Christ Church, Yokohama

Christ Church, Yokohama (横浜山手聖公会 Yokohama Yamate Seikokai) is a historic Anglican church located in Yamate, Yokohama, Japan. Providing a center of worship for both Japanese- and English-language congregations the church traces its foundation to 1863, shortly after the formal opening of the treaty port of Yokohama. The church building has been rebuilt and refurbished on several occasions as a result of fires, earthquakes and the incendiary bombing experienced during the later stages of the Second World War.[1] Christ Church has been located on its current site in Yamate since 1901 and is part of the Yokohama Diocese of the Nippon Sei Ko Kai, the Anglican Church in Japan.

Christ Church
Christ Church, Yokohama.jpg
Christ Church, Yokohama
Coordinates: 35°26′17″N 139°26′37″E / 35.438007°N 139.443680°E / 35.438007; 139.443680
LocationThe Bluff, Yokohama
DenominationNippon Sei Ko Kai
Architect(s)Jay Hill Morgan
Years built1931


Christ Church, with its prominent position overlooking the location of the former Kannai foreign settlement, was the replacement for the original Yokohama garrison church. The garrison church, also called Christ Church, was built on lot 105 in Yamashita-cho, and frequented by members of the British military garrison, the British legation as well as American Episcopalians.[2] After the opening of the treaty port in 1859, Anglicans in the foreign community gathered for worship services in the British Consul's residence and later in the courtroom of the British Consulate. The first Consular Chaplain, the Rev. Michael Buckworth Bailey arrived in Yokohama in August 1862. After a successful fundraising campaign church services were first held at Christ Church's new building on 18 October 1863.[3] The church survived the great fire that destroyed much of the foreign settlement on 26 November 1866. Bailey retired on April 1, 1873, and was replaced by Acting Consular Chaplain, Revd. Edward W. Syle (17 February 1817 - 5 October 1890). Syle was born in Barnstaple, England, but after emigration to the United States as a young man graduated from Kenyon College, Ohio, and the Virginia Theological Seminary. The departure of Bailey and the British military garrison marked a change in the finances of Christ Church, Yokohama; the British Government withdrawing its annual consular stipend of 400 pounds per annum at the end of 1875.[4] A second, much larger, church building, constructed at the current location overlooking the foreign settlement in red, Glasgow brick, was designed by British architect Josiah Conder [5] and dedicated on Trinity Sunday, 2 June 1901. This second church structure, and much of the city, was destroyed by the Great Kantō earthquake on 1 September 1923. Between 1923 and 1930, a wooden church structure shipped from the United States, served as temporary sanctuary for the church congregation. The current, third, church building designed by American architect Jay Hill Morgan dates from 1931. Extensively damaged by incendiary bombing on 29 May 1945, and again by a fire in January 2005, the interior has been refurbished on several occasions. The exterior Ōya Stone cladding and tower are true to the original 1930s design.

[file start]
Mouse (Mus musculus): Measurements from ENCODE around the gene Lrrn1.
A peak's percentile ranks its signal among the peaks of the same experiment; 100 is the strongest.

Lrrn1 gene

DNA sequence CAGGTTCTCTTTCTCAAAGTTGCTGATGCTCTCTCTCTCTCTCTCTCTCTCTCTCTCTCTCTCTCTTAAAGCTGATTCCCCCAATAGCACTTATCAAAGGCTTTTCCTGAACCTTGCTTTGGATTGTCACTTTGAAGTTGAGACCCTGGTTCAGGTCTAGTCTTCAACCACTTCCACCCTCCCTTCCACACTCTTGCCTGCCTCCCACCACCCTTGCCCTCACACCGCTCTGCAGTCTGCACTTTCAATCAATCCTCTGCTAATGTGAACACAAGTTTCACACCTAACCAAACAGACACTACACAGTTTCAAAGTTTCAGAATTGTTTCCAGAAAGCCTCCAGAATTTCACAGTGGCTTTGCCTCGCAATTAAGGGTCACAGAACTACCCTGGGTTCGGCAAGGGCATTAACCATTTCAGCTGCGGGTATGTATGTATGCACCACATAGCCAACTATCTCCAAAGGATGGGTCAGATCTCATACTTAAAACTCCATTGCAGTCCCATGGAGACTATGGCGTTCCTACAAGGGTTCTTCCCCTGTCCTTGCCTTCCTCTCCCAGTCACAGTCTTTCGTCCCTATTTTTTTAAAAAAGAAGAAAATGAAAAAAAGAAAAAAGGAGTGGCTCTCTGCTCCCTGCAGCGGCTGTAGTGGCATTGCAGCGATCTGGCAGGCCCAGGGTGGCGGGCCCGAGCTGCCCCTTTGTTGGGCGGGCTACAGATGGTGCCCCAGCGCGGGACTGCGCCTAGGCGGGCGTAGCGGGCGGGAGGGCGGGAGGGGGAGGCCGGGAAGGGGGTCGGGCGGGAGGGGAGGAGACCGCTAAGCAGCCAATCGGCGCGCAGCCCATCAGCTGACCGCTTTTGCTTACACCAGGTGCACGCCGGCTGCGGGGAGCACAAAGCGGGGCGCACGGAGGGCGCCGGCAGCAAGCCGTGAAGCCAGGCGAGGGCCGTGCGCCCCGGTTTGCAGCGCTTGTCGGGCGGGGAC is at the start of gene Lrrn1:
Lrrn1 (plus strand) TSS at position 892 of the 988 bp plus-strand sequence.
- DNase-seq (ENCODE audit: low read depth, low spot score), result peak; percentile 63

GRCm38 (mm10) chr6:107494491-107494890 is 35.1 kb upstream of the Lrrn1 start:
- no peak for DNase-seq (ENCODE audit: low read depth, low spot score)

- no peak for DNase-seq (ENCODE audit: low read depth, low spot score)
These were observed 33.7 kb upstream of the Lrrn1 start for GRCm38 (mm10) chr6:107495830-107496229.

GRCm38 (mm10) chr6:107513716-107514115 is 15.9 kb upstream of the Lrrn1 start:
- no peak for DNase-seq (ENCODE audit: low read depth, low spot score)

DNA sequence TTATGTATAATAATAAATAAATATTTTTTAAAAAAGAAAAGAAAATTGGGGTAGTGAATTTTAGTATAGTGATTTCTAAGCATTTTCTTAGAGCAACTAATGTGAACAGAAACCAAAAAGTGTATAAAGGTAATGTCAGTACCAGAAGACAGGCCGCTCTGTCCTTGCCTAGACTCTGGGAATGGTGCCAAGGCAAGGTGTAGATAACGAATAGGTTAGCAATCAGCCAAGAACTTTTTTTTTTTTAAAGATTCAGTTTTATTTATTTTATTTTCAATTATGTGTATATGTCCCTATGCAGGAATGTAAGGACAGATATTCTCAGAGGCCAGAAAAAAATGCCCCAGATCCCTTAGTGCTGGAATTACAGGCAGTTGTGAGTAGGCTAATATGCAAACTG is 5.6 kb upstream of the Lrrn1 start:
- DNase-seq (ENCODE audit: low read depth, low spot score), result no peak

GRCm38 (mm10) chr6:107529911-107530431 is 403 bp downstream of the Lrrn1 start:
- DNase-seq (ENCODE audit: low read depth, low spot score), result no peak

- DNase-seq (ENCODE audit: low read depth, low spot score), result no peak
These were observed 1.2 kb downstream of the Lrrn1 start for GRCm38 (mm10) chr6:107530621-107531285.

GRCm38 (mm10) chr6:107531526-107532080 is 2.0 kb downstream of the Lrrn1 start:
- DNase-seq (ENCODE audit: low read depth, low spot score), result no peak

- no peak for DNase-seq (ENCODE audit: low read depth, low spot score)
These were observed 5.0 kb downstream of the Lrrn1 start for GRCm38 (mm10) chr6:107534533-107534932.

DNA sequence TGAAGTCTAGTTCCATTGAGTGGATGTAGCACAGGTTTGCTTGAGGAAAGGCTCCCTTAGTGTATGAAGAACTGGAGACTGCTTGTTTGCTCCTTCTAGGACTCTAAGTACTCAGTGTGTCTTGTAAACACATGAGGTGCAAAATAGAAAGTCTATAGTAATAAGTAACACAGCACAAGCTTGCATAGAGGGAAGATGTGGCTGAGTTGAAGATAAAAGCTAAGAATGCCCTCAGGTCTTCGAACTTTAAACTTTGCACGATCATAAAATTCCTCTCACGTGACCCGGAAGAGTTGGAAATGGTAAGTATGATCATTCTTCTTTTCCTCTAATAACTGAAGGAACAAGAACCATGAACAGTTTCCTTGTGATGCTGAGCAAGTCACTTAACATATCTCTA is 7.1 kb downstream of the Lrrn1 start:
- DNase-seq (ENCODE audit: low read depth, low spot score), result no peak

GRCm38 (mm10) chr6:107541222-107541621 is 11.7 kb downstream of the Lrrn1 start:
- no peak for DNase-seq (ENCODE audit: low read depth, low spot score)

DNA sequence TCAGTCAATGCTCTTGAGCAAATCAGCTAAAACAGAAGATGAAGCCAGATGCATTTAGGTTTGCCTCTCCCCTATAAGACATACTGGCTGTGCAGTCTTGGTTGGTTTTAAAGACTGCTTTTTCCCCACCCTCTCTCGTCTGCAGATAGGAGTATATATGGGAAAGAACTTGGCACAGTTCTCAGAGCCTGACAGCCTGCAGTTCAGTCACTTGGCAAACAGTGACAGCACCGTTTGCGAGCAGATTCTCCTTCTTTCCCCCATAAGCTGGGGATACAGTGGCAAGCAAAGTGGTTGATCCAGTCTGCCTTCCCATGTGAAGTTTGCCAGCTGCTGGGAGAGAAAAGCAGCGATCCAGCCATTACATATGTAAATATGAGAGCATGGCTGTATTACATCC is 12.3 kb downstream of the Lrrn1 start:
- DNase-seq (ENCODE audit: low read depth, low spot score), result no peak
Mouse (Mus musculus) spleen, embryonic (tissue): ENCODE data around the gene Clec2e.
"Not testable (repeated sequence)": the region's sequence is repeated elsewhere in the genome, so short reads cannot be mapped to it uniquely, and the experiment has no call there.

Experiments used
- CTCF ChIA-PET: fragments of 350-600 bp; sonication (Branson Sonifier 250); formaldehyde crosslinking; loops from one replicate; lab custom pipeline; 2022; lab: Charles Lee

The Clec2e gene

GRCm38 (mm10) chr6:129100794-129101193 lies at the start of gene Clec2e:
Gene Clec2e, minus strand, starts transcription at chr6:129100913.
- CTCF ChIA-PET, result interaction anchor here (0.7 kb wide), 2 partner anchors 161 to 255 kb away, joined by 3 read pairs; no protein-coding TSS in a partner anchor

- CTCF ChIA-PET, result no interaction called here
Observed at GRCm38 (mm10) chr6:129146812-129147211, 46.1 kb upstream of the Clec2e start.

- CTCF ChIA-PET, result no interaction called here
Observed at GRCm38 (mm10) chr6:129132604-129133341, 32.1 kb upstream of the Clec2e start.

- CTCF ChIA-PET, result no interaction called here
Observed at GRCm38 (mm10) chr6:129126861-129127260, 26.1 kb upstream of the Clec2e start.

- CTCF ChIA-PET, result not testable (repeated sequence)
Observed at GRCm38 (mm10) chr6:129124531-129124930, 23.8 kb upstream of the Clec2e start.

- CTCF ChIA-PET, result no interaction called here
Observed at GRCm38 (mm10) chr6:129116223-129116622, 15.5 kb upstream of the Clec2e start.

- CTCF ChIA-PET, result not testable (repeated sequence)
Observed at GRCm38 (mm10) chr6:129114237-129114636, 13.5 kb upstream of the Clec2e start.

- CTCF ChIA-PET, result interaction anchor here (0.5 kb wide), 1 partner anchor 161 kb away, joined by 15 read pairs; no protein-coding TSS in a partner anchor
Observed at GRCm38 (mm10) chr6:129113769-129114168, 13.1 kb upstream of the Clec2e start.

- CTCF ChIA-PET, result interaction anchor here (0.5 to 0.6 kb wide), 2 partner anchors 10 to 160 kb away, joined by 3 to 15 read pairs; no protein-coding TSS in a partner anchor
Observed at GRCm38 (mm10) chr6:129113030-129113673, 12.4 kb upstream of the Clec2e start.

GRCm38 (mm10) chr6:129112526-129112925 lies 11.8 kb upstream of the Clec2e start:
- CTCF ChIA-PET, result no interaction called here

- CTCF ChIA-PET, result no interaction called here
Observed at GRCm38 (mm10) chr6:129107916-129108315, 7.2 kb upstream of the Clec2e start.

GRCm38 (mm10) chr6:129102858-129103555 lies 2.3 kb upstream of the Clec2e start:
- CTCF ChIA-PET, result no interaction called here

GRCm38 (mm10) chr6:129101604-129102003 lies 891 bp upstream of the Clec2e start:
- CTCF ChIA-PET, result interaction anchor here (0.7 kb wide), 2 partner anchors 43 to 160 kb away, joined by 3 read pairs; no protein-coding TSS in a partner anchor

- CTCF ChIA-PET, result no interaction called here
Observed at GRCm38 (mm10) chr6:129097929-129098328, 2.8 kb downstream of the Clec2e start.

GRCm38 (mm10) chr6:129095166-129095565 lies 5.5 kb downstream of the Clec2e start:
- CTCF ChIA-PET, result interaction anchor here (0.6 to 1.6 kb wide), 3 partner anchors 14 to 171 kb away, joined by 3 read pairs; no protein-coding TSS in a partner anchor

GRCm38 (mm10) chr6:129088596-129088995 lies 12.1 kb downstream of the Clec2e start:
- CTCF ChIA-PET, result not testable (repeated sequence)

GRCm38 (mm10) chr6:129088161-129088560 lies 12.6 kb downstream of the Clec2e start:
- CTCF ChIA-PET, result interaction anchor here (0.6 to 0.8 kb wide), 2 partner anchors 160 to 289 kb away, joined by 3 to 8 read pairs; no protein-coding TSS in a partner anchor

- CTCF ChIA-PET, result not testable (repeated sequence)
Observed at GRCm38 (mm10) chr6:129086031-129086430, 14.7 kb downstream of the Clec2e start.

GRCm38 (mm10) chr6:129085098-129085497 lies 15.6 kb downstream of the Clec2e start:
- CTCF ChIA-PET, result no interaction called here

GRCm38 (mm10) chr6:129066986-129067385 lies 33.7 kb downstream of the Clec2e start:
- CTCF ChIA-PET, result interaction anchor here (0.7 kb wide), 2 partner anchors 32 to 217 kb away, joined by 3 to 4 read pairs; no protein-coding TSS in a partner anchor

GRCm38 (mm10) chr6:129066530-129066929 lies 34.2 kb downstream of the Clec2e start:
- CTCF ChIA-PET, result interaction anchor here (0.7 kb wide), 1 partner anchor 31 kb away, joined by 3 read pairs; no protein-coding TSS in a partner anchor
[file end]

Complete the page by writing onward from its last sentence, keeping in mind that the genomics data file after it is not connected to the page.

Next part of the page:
See alsoEdit


  1. ^ "Yokohama Christ Church". Church Archive Material. Church website. Retrieved 19 May 2014.
  2. ^ Ion, Hamish A. (2009). American Missionaries, Christian Oyatoi, and Japan 1859-73. Vancouver: UBC Press. p. 55. ISBN 978-0-7748-1647-2.
  3. ^ Cortazzi, Sir Hugh (2000). Collected Writings. Abingdon, Oxon: Taylor & Francis. p. 207. ISBN 1-873410-93-X.
  4. ^ "Church Meeting". Yokohama: The Japan Gazette. 23 January 1874. p. 10.
  5. ^ "Our Roots - A History of Rising to the Challenge". Mitsubishi Corporation. Retrieved 7 June 2014.

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